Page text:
While the novel coronavirus takes centre stage, India is in its lockdown mode, which Dr Mohan Thomas, Senior Cosmetic Surgeon, Cosmetic Surgery Institute, refers to as “forced free time”. An American trained and board-certified cosmetic surgeon with a special interest in corrective cosmetic surgery, Dr Thomas is a Clinical Professor of Surgery at the Mount Sinai School of Medicine and a Visiting Scholar at the Mount Sinai Medical Center, New York. In an interview with Aesthetic Medicine, he shares ways in which he is coping with the current scenario of COVID-19, challenges involved in e-consultations, and precautionary measures he will implement at the clinic at the end of the lockdown.
Is your clinic still working? If yes, what are the precautions that you are taking for your
staff and patients?
Our clinic is now shut to follow the call given by our Prime Minister as intervention in planned surgeries can wait for a few weeks. When we had the office open, everyone took all universal precautions prescribed for viral infections, which can be transmitted by droplet infections. The precautions included:
• Consulting patients with prior schedules with sufficient time intervals between each patient. No patient is seen without an appointment (This has been followed by us since the inception of the clinic in 2003).
• All patients, visitors or employees entering the premises were provided with a disinfectant hand rub to sterilise the most exposed body part and prevent entry of viruses into the office.
• No patient having upper respiratory symptoms were examined and if their accompanying person was found to have the respiratory infection, they were provided with face masks and sent home.
How are you coping with the current situation of COVID-19?
Just like all other businesses, the cosmetic surgery and medicine business will be badly hit as it was just coming around a bend after a couple of years of bad time due to demonetisation and GST. The only way forward is stay safe to bring this business on track some other day in the future.
This forced free time is being used by me to pursue academic targets, which include writing research papers and chapters in books so that they are ready before the target date. Imparting knowledge and experience to the next generation through my writings in these chapters will go a long way in making cosmetic surgery and medicine safe.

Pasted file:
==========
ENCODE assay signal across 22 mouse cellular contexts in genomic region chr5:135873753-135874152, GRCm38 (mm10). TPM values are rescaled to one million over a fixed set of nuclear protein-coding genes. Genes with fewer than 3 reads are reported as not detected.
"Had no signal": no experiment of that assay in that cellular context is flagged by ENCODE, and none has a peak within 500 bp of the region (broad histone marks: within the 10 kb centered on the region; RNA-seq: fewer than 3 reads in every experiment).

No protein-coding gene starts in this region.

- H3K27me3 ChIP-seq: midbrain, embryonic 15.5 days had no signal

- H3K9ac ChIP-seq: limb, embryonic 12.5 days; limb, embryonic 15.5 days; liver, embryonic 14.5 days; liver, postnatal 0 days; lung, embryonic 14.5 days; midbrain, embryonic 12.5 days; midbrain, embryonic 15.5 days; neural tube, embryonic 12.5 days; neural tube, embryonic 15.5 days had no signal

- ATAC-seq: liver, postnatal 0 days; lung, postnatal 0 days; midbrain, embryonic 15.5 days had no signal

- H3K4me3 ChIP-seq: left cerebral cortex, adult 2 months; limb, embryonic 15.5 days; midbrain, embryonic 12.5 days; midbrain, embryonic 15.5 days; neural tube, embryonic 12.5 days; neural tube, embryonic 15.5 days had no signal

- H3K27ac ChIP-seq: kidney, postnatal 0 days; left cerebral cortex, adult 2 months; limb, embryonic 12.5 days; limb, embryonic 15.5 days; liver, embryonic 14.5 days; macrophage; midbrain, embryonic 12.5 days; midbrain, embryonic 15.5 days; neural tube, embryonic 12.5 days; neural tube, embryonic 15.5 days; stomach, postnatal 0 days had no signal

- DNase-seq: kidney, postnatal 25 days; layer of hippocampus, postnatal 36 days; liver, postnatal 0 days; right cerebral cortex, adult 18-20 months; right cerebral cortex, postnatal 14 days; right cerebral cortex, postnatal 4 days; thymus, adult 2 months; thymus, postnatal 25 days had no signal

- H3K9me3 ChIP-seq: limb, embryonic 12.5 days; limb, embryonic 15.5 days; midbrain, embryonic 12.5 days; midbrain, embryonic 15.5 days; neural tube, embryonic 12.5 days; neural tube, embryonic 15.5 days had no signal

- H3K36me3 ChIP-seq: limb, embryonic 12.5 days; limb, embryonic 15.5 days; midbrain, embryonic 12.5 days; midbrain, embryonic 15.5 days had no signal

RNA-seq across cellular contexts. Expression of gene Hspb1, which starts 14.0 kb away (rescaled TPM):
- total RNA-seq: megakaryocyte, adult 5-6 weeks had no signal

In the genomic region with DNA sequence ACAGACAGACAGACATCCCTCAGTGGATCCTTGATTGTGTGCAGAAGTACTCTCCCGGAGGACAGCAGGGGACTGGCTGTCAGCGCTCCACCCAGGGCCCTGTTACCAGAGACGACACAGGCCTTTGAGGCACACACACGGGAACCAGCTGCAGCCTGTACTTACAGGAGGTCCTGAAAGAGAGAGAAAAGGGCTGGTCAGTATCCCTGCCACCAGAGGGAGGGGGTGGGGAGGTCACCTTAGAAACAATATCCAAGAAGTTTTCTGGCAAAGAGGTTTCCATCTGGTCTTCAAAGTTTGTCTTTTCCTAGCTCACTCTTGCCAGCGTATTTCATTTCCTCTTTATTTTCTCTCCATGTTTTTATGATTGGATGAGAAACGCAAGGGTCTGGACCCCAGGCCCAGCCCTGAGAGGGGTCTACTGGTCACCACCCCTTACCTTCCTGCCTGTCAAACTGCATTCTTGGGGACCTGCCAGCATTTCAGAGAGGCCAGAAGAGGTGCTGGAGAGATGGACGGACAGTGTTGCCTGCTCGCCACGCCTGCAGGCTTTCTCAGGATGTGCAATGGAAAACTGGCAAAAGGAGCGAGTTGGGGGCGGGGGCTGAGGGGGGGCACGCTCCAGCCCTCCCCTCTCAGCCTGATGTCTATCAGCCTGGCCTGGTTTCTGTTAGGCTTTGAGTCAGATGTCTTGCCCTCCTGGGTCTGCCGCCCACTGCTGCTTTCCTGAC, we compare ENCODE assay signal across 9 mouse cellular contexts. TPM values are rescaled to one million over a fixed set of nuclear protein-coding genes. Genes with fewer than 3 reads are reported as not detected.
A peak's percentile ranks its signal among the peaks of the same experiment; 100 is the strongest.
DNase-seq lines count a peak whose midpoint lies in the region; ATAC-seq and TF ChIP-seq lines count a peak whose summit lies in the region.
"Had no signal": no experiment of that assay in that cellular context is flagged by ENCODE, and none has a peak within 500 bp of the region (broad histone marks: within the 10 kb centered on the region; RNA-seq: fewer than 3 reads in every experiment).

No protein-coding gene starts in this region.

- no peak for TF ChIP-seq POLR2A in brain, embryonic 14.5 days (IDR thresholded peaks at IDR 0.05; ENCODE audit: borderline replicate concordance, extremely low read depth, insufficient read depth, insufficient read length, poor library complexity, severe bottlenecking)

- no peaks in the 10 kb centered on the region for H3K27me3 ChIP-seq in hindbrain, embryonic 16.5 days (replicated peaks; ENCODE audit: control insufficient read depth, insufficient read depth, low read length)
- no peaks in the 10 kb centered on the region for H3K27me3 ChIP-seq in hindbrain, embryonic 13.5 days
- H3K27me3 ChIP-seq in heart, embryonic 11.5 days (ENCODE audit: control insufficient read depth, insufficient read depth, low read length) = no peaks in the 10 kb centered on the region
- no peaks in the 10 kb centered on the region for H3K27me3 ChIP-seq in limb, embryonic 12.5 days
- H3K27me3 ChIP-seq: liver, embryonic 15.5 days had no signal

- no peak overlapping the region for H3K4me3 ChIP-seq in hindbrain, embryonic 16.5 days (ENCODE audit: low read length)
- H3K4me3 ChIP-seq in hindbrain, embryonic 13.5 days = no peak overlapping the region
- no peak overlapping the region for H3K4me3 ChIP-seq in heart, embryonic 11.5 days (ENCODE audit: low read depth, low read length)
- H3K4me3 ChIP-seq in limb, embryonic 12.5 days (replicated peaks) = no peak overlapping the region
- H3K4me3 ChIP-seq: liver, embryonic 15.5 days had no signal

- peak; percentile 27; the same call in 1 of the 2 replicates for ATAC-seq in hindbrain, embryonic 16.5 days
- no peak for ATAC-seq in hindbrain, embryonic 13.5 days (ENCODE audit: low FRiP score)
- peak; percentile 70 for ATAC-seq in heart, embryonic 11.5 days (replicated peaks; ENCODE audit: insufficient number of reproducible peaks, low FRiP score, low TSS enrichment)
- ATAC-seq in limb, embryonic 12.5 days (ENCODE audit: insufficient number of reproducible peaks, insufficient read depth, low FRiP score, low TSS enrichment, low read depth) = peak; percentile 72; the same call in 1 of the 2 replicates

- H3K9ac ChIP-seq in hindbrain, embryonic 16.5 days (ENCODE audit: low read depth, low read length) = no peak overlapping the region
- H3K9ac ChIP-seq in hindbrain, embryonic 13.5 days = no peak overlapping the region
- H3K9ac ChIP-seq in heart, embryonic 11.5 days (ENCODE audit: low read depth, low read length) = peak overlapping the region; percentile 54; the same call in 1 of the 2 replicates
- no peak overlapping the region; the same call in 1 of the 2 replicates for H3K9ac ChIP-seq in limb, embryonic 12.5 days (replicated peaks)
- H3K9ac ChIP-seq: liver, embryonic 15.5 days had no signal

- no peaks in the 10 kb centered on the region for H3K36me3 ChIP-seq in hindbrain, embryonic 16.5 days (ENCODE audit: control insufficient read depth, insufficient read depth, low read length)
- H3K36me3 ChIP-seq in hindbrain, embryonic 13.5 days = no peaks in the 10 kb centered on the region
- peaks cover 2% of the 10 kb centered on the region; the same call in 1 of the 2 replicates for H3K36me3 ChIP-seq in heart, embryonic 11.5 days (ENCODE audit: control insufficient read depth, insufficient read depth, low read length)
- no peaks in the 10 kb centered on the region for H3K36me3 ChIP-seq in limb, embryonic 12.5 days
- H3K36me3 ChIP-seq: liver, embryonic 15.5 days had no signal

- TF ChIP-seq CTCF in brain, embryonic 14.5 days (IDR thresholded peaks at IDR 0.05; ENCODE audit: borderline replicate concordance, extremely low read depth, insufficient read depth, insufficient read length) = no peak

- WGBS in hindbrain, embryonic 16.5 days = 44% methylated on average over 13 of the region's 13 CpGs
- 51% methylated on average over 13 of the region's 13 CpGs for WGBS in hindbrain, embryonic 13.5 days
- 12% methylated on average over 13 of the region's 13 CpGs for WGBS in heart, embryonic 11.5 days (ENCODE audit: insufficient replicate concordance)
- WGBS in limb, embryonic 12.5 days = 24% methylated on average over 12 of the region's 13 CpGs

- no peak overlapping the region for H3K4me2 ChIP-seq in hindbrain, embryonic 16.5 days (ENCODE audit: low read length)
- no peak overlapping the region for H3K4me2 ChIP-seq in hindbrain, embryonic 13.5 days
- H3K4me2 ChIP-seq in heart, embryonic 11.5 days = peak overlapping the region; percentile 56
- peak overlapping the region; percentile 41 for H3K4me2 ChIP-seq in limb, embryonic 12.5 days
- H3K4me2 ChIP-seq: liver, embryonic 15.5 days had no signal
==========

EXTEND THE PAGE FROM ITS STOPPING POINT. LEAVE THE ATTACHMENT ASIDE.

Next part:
Are you conducting online consultations? How are you maintaining communication with your patients?
We are answering patient queries online and through WhatsApp. However, we are not performing a full consultation, which I think is fundamentally inadequate and wrong given the nature of our work, which remains non-emergency. Furthermore, the Medical Council of India forbids any consultation and prescription online.
We have all details of the procedures and their indications on our website. People who are interested can write us an email enquiring about their requirement. They can then send photographs of their areas of concern and my team members get in touch with them and discuss about their options. They are required to have atleast one face-to-face discussion with the operating Surgeon (me) where they can discuss all possible concerns, risks, options and then take a decision about the treatment.
What are the challenges involved in e-consultations for doctors? Can any measures be taken to overcome these or control these?
The major challenge for doctors involves assessment of the Clinical features. In our line of work, this translates into assessing the skin looseness, movement, fat volume and skin tone. These cannot be assessed on photographs or videos and needs an in-person examination. The extent of skin oiliness, pores and the skin type and texture are some of the other factors that have to be assessed before advising any skin treatment whether surgical or non-surgical.
Since there is no major emergency treatment or intervention required for cosmetic concerns, my advise to people is to maintain their skin by using a mild face wash, use a sun screen once a day as most of you will not be moving out of their homes and finally a night lotion, serum or cream to allow in healing of the skin. Since you have got this special window to stay away from all make-ups and treatments carried out by parlours, let your skin heal naturally and regain the lost glow.
Do you have a plan in place, could be precautionary measures or any other, to implement at the clinic at the end of the lockdown?
It is my guess that by the end of the lockdown the COVID virus would have burnt out both in intensity and penetration, keeping in mind the incubation periods. Having said that, it would be wise to screen patients with a questionnaire prior to entry into the office or assessment of the online reply to our questionnaire. For a period of two weeks post opening of our clinic, we are planning to use a thermographic temperature assessment for all entering the office. Additionally, all entering the office would be required to sanitise their hands and wear a mask. All precautions in order to be successful must be universal.
With respect to COVID-19, Dr Thomas agrees that there is a global crisis, and he speaks on the importance to control and contain this coronavirus by adopting effective forms: https://youtu.be/8qs0-ag1q3U